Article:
So here are some of the things I’m doing this Christmas season to keep the stress low and the magic abundant.

Giving myself the gift of intention

Before I get swept away in the wave of all the things that need to be done this Christmas, I’m asking myself the question, “WHY?”

Why am I doing this? Is it because it’s expected and it’s what we always do, or is it because it’s really going to make for a happier holiday season?

If it’s going to make me more stressed out then happy I’m relegating it to a different pile and letting it go. If it’s going to make my children smile from ear to ear and give them something precious to tuck away in their memory banks, then heck, I’ll stay up late and get it done. ✔️

Clearing the halls before I deck them

This isn’t always possible, but I’ve planned to get as much of “normal life” done as early as possible in the month. Meeting work deadlines, renewing car licenses, paying bills, scheduling appointments. These things are in my calendar for the first half of the month and after they’re done I’ll be able to focus on Christmas, and maybe even enjoy the holidays a little bit. ?

Project Christmas

It sounds somewhat joy-less, but in our house we’re attempting to project manage Christmas a bit this year.

Between my husband and I’ve we’ve drawn up a timetable scheduling in when things need to be or can be done, and who will do them. That way there are no stressful surprises waiting down the road just when we think we’re able to settle down on the couch with our metaphorical cups of eggnog. Already it’s working—the tree went up last weekend without a single argument! ?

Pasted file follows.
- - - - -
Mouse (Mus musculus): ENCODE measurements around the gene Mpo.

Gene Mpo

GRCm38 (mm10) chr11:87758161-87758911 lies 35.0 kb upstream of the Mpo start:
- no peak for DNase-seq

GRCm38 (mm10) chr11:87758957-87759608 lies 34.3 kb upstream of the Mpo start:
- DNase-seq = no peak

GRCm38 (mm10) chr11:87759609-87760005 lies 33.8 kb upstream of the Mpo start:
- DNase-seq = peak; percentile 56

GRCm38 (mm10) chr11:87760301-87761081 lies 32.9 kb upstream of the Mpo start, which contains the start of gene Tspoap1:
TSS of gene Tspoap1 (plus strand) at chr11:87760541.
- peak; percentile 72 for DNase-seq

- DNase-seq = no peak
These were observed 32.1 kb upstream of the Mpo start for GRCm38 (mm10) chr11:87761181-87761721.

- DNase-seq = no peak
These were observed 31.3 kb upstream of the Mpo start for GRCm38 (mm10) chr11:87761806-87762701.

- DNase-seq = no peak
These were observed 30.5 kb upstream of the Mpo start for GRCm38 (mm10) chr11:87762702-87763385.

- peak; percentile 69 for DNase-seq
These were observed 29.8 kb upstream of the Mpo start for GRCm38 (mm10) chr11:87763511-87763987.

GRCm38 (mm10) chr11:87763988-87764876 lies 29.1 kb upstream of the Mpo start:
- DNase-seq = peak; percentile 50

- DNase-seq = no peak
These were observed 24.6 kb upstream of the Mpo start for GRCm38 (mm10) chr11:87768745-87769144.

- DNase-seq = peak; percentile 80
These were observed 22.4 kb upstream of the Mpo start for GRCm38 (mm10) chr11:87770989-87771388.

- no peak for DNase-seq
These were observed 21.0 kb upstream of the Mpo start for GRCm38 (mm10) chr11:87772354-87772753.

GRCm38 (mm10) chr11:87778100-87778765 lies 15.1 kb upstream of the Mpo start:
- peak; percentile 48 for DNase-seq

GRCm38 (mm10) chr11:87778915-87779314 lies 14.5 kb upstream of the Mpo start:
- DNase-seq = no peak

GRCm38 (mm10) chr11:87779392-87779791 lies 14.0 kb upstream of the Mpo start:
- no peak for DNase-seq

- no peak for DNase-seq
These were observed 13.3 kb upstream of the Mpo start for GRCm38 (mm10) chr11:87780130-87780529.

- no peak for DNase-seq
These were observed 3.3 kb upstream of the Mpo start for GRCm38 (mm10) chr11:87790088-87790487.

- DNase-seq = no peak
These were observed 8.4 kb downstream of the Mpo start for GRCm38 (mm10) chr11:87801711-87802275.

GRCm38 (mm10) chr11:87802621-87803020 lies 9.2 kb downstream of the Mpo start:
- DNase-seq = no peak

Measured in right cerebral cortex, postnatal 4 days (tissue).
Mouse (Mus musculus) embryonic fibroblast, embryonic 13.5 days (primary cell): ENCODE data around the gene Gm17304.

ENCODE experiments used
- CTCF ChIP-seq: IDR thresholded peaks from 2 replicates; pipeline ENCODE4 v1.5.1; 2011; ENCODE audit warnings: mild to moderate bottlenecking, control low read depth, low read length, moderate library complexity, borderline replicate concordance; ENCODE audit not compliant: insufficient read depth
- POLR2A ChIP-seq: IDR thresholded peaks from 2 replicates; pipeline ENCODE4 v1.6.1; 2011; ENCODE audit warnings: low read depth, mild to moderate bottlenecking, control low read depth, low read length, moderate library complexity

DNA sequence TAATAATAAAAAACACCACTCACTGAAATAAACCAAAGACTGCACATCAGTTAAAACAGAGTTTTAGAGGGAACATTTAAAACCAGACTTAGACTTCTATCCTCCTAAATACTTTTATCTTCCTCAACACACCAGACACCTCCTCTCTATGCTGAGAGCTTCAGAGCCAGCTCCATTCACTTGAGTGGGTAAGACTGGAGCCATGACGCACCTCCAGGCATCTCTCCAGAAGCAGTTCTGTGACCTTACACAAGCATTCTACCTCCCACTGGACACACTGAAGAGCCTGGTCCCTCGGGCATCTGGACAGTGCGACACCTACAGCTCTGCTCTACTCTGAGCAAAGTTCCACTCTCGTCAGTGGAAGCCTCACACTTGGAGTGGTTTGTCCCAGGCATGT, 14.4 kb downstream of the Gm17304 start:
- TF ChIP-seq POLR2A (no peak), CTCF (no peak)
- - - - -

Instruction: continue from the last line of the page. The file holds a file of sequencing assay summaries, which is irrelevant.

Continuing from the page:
Balancing yes’s with some no’s—and asking for help

Tis the season to celebrate, after all, so I want to enjoy myself. I want to open my home to friends and family, but I also want to hold onto my sanity. So I’m going to invite the people, but I’m going to ask the people to bring a plate of entrees. ?

I’m going to say “yes” to invitations until I need to say “no”. And when I do, I will feel no guilt. I do not need to be at every single party of the season.

“Happy over perfect” will be my motto

Most importantly, now that I’m a mom, Christmas is about my little ones.

I know for sure that they would prefer a happy mama who sings Jingle Bells with them while we bake together in the kitchen, flour in our hair and chocolate smudges on the floor, rather than a Pinterest-perfect Christmas.